Germany and Sweden called Tuesday for fellow European Union countries to accept a system of quotas to ensure a fair distribution of refugees across all 28 member states, with no maximum limit on the overall number the bloc will receive.
Current EU rules require that people fleeing war and persecution apply for asylum in the first member state they reach. This has overwhelmed some countries on the EU’s outer borders, leading them to encourage migrants to keep traveling to countries such as Germany.
“We need binding quotas for refugees who have the right to asylum so they are fairly distributed according to strict principles among the member states,” German Chancellor Angela Merkel said after meeting Sweden’s Prime Minister Stefan Lofven.
European Commission President Jean-Claude Juncker is expected to put forward a proposal for a quota system Wednesday that Merkel said would be a first step, though a final agreement was likely still far off. The plan is expected outline how EU can share more than 120,000 people fleeing conflict zones like Syria.
“This is a challenge that will decide the future of Europe, whether we are accepted as a continent of values and individual freedom,” Merkel said. “In this question, where the whole world is looking to us, we can’t simply say Syria is too far away, we’re not going to deal with the problem.”
The open-ended quota system envisaged by Germany and others would take into account a receiving country’s population size, economic prowess and unemployment. German officials anticipate some 800,000 asylum requests this year, and Merkel’s deputy, Sigmar Gabriel, has said the country can sustain “something in the order of a half-million for a few years.”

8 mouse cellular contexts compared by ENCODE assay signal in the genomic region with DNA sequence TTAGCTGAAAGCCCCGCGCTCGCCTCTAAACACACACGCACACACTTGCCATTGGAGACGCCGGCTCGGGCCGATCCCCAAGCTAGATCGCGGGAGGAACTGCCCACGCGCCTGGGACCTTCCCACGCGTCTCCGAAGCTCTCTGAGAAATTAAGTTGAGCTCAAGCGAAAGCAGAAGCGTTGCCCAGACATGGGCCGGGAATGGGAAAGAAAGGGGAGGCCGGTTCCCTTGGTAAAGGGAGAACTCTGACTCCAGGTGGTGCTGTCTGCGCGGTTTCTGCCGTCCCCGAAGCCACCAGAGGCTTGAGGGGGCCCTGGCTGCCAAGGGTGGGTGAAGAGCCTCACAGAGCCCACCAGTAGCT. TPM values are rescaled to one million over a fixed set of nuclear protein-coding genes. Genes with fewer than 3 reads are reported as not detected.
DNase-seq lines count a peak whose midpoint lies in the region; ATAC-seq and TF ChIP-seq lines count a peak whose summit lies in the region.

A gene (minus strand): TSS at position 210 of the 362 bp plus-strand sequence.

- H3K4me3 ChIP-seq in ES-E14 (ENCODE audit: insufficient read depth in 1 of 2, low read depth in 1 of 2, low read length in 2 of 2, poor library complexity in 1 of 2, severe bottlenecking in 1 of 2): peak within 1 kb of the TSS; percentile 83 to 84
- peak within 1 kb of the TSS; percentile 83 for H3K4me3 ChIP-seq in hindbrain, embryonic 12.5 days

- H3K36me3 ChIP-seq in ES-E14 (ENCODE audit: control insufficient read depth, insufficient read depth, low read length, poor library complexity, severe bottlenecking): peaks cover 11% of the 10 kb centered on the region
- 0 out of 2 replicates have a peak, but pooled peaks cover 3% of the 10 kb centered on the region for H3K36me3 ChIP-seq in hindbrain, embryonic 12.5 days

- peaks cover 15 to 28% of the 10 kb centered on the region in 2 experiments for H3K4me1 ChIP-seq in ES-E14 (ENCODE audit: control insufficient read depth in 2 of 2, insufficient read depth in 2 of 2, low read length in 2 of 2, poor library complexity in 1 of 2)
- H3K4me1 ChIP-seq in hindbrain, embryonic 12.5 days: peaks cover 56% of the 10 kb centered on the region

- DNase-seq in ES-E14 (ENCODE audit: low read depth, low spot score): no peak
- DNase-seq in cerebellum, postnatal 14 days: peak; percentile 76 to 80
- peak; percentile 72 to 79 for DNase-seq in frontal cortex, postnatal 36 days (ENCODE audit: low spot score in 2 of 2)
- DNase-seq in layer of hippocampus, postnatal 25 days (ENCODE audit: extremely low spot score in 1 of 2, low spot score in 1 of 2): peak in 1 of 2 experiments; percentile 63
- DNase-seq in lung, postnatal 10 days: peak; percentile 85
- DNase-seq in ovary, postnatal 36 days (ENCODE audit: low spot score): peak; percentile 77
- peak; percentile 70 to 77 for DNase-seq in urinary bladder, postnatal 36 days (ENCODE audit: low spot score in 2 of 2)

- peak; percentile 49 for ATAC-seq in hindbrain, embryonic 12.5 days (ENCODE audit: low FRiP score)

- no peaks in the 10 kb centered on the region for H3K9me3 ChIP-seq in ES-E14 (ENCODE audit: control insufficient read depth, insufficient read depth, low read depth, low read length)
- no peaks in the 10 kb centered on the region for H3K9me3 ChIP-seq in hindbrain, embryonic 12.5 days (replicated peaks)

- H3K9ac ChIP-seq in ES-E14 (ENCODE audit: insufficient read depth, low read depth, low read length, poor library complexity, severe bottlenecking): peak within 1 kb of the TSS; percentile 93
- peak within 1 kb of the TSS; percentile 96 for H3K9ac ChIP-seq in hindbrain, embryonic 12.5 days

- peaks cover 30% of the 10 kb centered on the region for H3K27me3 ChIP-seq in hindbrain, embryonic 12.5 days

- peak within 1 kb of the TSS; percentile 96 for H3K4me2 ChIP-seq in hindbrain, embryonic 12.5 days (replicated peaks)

Spanish Deputy Prime Minister Soraya Saenz de Santamaria said Spain will accept the number of refugees which is recommended by the executive arm of the EU.
Sweden’s Prime Minister Stefan Lofven said he was disappointed some countries were ignoring their responsibility to help those in need.
“If people knock on the door who are fleeing from war, terror, rape, then we have to open the door,” he said. Sweden is widely considered among the most welcoming countries toward asylum-seekers.
The Dutch government is making an extra 110 million euros ($123 million) available to help fund safe migrant accommodation near Syria.
Dutch Junior Security and Justice Minister Klaas Dijkhoff also is appealing for better cooperation in dealing with the surge in people pouring into Europe.
Dijkhoff says that in the short term “the only solution is a fair division of all asylum requests made in the EU according to a binding contribution per member state” — as proposed by German Chancellor Angela Merkel.
In the longer term, the government wants to invest more in migrant centers in North Africa and the Middle East where asylum requests can be processed. He says migrants who try to enter Europe without having their applications dealt with elsewhere should be sent back.
EUROPEAN COUNTRIES OPPOSED